Ben: Yeah, I agree on on all of that. And a couple of things you raised me maybe think of a couple of things. So I see it all the time in the Facebook groups, people will say, where can I get a trademark? And somebody will will chime in? Well, you can do it yourself, you know, for a few 100 pounds or a few $100, just head over here and go and do it. And then somebody will chime in. Yeah, I did that. And I got my trademark. It’s like, well, yes, you did. It’s very easy to go and do it yourself. But the trademarks barely gonna be worth the paper it’s written on, until you’ve actually had it done by a professional who has been able to get you a trademark, which has an extremely broad scope for anything and everything you may ever possibly sell your trademark is not worth very much I made this exact mistake myself, I recorded a screencast of it a little while ago where I compared the trademarks I originally applied for myself, and I thought I was fantastic. I’ve done it with the trademarks I did a year later after I realized my mistake, exact same trademark, right same name, same logo, but one was done by me and one was done by a professional, guess which one had the broadest scope of protection and added the most value to my business, right? Same goes for insurance, don’t scrimp on insurance and think that you can just fill in some form online, talk to an experienced insurance broker, make sure you have the right coverage. Insurance is one of those things where you know, you get the building, you think I’m never going to need this and then one day, you need it. And if you’ve, if you’ve been in a pickle without the right insurance, well, that’s one way to make your business not sellable. Right. So make sure that you’re covered from that point of view, especially if you’re thinking of selling your your business entity which a lot of people in the UK want to do, because we have something called entrepreneurs relief, which is a tax relief, we sell the business entity rather than the assets. Because of course, when you sell the business entity, the buyer is taking on the risk, and the liability associated with that business. So you need to make sure you’ve always had the right insurance right from the very start. But somebody buying it now will now be liable for something that the business did two years ago, if you didn’t, you know, you’ve got to make sure that you’ve got everything covered.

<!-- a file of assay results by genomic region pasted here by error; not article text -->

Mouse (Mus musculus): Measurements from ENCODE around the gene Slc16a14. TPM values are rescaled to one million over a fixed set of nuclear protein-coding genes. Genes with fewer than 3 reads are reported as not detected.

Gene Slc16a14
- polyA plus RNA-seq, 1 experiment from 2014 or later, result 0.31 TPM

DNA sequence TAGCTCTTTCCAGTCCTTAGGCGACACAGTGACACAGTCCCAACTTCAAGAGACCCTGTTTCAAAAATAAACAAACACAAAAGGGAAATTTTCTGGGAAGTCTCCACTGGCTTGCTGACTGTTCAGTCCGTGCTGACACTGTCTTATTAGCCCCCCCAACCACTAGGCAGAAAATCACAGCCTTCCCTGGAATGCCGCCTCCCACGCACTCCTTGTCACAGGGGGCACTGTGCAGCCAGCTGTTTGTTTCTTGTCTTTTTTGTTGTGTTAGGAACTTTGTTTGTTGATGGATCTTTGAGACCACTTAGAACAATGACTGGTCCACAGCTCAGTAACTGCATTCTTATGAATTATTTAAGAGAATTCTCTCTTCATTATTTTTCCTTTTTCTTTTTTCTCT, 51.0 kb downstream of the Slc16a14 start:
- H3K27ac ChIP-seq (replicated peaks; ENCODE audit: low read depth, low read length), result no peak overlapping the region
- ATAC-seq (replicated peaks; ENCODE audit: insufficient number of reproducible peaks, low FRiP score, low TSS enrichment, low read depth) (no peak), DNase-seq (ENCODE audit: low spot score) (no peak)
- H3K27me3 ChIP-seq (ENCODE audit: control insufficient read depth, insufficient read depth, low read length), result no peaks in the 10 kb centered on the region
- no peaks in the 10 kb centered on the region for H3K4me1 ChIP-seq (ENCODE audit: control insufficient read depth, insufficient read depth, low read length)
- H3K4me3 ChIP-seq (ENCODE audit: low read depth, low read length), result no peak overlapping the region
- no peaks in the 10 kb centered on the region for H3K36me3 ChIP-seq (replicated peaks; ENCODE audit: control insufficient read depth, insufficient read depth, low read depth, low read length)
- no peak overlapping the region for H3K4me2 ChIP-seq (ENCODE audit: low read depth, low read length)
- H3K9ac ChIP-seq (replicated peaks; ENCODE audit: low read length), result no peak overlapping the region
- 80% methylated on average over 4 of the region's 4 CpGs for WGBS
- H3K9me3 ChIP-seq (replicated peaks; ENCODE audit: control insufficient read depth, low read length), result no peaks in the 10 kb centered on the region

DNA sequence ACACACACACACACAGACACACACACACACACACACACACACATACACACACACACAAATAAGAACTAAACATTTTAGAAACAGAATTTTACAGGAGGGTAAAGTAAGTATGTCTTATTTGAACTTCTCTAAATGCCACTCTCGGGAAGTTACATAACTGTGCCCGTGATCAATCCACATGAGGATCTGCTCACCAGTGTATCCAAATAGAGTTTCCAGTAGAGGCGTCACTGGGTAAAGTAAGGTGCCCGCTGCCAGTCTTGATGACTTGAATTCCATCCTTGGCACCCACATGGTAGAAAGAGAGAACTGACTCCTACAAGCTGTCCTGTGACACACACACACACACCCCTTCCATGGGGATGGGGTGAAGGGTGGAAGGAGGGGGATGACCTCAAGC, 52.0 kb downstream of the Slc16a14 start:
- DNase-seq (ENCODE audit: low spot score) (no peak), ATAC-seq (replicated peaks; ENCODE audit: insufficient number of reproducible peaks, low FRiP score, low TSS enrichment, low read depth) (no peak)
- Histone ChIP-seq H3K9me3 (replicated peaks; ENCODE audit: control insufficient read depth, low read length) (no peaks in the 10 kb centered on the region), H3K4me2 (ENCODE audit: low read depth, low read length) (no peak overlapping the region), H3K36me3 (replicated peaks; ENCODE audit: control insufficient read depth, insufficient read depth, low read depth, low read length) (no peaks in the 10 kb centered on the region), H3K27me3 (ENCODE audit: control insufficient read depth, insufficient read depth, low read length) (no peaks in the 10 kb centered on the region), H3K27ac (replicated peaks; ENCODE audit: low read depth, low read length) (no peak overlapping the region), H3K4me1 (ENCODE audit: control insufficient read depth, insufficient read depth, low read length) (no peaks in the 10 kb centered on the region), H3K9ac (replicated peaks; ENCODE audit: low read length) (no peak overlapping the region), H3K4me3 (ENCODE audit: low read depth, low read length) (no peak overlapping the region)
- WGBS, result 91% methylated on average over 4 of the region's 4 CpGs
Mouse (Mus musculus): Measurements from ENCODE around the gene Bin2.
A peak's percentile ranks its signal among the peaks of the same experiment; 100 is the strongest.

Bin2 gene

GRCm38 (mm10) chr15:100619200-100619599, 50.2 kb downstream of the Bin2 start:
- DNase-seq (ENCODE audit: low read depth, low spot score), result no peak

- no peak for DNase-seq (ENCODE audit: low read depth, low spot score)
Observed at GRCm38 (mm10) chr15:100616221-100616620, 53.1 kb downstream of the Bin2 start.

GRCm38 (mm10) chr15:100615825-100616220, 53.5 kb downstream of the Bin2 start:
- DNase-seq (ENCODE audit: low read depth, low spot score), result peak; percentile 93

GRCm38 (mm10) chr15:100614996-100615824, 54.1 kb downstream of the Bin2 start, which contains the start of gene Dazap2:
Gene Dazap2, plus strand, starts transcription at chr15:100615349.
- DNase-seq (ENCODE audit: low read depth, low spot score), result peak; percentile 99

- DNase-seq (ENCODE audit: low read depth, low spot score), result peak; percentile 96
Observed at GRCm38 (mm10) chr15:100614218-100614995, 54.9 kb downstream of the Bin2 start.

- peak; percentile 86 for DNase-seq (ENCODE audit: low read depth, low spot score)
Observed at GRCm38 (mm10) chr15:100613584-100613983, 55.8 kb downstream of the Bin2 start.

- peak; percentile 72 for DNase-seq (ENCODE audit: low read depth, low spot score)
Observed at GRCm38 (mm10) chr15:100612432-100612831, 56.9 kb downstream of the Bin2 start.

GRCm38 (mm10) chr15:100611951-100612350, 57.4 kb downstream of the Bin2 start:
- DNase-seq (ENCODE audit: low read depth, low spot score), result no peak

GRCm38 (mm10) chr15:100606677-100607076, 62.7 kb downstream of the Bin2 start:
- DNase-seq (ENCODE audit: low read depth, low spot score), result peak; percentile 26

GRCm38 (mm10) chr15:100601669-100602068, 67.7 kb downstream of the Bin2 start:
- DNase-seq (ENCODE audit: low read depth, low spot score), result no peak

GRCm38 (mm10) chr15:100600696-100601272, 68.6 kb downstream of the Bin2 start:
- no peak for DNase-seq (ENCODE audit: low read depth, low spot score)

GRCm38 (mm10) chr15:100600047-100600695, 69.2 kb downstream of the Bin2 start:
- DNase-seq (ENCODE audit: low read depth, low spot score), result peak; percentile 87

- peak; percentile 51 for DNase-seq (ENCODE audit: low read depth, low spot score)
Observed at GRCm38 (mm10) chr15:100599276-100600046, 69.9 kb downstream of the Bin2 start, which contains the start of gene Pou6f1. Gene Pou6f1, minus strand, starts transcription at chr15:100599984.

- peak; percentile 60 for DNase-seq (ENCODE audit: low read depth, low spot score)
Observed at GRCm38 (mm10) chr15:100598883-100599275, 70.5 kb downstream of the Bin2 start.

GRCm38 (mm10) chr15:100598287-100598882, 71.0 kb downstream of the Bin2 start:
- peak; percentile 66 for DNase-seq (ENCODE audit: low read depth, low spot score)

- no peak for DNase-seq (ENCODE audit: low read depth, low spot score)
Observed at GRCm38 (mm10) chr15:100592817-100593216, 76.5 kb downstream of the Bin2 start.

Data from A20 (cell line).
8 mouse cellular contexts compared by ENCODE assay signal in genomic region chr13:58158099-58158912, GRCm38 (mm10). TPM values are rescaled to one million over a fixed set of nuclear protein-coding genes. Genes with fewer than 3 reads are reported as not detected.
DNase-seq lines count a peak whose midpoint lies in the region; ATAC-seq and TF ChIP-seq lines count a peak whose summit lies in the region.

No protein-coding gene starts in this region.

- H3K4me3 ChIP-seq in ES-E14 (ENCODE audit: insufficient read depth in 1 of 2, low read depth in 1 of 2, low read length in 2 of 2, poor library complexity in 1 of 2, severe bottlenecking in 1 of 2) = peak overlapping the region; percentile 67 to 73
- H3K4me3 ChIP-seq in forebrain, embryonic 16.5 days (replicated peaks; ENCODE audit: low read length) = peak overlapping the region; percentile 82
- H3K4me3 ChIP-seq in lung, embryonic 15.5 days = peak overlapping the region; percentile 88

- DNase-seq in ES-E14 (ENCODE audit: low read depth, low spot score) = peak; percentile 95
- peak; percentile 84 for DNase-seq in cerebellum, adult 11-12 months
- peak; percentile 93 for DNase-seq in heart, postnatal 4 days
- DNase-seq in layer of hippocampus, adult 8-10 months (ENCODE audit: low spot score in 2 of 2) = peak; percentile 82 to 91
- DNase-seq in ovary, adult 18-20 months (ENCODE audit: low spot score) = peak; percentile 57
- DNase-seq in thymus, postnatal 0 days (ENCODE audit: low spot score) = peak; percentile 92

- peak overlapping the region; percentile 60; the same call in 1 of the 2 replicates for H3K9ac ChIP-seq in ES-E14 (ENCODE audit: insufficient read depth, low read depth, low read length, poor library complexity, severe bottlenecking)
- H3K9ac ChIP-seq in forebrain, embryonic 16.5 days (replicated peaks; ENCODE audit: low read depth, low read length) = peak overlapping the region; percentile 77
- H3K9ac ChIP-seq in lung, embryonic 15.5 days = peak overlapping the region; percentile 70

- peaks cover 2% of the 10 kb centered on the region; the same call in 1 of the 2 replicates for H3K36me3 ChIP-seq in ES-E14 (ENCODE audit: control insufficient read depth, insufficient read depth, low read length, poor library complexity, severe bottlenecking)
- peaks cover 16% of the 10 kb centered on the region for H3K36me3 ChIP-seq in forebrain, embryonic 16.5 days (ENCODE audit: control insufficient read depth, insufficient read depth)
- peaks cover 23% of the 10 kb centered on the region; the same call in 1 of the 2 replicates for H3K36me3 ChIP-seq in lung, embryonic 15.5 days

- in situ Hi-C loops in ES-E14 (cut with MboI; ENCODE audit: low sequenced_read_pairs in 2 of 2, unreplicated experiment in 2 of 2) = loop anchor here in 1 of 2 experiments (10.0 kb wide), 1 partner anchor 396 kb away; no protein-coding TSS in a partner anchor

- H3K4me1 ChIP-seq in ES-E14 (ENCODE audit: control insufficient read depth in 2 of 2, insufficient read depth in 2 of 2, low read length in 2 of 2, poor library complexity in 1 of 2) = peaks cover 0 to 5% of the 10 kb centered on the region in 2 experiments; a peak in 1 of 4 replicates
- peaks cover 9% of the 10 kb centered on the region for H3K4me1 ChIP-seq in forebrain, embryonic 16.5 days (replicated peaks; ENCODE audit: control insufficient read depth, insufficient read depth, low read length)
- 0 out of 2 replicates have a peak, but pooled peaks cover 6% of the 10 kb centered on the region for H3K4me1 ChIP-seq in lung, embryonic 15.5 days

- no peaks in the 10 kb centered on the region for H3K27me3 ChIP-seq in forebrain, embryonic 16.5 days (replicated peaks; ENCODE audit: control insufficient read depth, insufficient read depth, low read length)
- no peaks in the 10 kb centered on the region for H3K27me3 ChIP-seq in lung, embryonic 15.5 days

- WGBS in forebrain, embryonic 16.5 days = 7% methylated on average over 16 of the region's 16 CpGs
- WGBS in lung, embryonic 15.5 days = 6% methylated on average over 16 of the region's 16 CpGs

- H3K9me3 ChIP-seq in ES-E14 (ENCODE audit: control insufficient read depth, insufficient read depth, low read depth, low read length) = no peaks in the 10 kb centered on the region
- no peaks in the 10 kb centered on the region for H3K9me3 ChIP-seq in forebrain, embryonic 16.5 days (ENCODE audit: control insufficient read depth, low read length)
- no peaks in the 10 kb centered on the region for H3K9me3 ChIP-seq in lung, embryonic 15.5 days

Andy: I love that. So one of the one of the things that, you know, we’d love to ask people, even if it’s not, you know, ecommerce, you know, related in terms of you know, you’re no longer ecommerce, you’re more of a service based business now. But, you know, when you started the business with running the businesses, what are some, like really big challenges that you faced in your own business? And what did you do to push through those challenges?